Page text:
Studentka Instytutu Filologii Angielskiej Uniwersytetu Wrocławskiego (pod kierunkiem dr Justyny Deszcz-Tryhubczak)
A movie of fascinating pace, hectic and transcendent simultaneously, „Moonrise Kingdom” gradually washes off shores of an imaginary island that gave shelter to innocent pubertal dreams and troubled family memories, the island that had become „a whole new world” for a couple of romantic runaways. By the end of the film, Suzy and Sam (the 12-year-old main protagonists) are set to enter a whole new life — the life of grownup, married children who know they can overcome all kinds of hardships, from a lightning strike to societal dismay, together.
The 2012 movie features names that are a trademark of high quality acting and interesting story-telling: Tilda Swinton (a perfect uncountable Social Services who goes by the book in all circumstances), Bill Murray („a-father-with-an-axe” who is eternally sad and voluntarily invisible in the story), Bruce Willis (a conscientious police officer with an unexpected romance hidden in the bushes), or Edward Norton (a Math teacher devoted to the Scouts’ movement who does his best to keep things in order). The cast is well supported by beautifully awkward and vibrant child-actors who appear as equal rivals to adults.
Anderson exposes the fragility of child-adult relations, first of all, in a relationship between children and their parents. It is never articulated whether Suzy and Sam are seeking family or escaping from one. Overprotectiveness and neglect are neighboring motifs Anderson explores to criticize the social conventions of marriage and family (or lack thereof). The issue of unapproved personalities in a family, on the other hand, is introduced with a hope for reconciliation (consider, for example, the bath scene between Suzy and her mother). Social hierarchies are also questioned —twists of action ensure unexpected outcomes for those who stand on each end of the ladder.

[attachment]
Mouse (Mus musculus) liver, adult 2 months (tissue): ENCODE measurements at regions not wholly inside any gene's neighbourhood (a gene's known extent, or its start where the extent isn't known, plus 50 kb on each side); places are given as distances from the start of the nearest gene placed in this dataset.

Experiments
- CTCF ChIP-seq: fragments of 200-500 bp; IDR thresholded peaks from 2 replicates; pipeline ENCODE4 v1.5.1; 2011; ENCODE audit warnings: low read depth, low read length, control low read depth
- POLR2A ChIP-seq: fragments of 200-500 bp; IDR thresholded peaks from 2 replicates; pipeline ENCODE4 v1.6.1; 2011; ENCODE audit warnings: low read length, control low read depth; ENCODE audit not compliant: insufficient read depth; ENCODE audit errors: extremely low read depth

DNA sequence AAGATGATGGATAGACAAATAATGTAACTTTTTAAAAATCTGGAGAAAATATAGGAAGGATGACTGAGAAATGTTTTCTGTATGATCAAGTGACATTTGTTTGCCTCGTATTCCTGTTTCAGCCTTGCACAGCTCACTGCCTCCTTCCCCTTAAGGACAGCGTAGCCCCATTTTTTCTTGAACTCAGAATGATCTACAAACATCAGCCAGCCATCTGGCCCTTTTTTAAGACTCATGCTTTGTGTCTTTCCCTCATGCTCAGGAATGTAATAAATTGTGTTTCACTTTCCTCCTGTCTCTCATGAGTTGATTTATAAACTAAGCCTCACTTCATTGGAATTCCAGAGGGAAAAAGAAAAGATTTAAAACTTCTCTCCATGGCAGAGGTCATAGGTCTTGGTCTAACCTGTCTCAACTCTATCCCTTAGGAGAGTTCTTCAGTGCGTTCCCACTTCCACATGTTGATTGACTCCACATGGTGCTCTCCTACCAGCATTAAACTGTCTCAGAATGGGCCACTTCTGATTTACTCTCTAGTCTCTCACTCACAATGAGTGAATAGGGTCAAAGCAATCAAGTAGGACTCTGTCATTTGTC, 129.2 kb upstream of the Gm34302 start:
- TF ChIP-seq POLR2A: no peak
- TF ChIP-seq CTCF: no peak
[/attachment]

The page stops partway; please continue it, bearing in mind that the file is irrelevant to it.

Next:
A closer look into technical, visual and sound workings of the film may add to the viewers’ understanding of its uniqueness. A very special universe into which Wes Anderson transplants his movies , obviously, dictated some of the unique features. Parts of „Moonrise Kingdom” are shot in almost perfect symmetry, which makes the sequence transcendent and calming, yet attracts attention of the viewer to items of particular importance. The film is full of smallest (and sweetest) details. The viewer is sure to want to freeze the playback at particular moments and search for visual pearls hidden deep in the frame. The palette of the movie is rich in pale golds, blues and khakis. The colors get intensified according to the pitch of the characters’ emotions or scenes at stake (e.g., Sam’s calm betrayal by his foster family is almost totally yellow). The camera is often detached and produces vintage-like visual textures. Anderson juggles with filming techniques, giving out doll-box frames and maintaining large distances at hand. Sound is also an important part of this film. „The Young Peron’s Guide to the Orchestra” by Benjamin Britten marks points of viewers’ entry into the story and their exit from it.
„Moonrise Kingdom” received a 7.8 IMDB rating, which may seem like an understatement. Assuming that the film is neither a „morality tale”, nor part of an epic series where magicians with wands conquer the world, so be it. Yet, the sublime fantasy suggested by this movie comes as a perfect tool for parents who want to raise their children with sophisticated taste for colors, details and subtle action — future art house cinema-goers.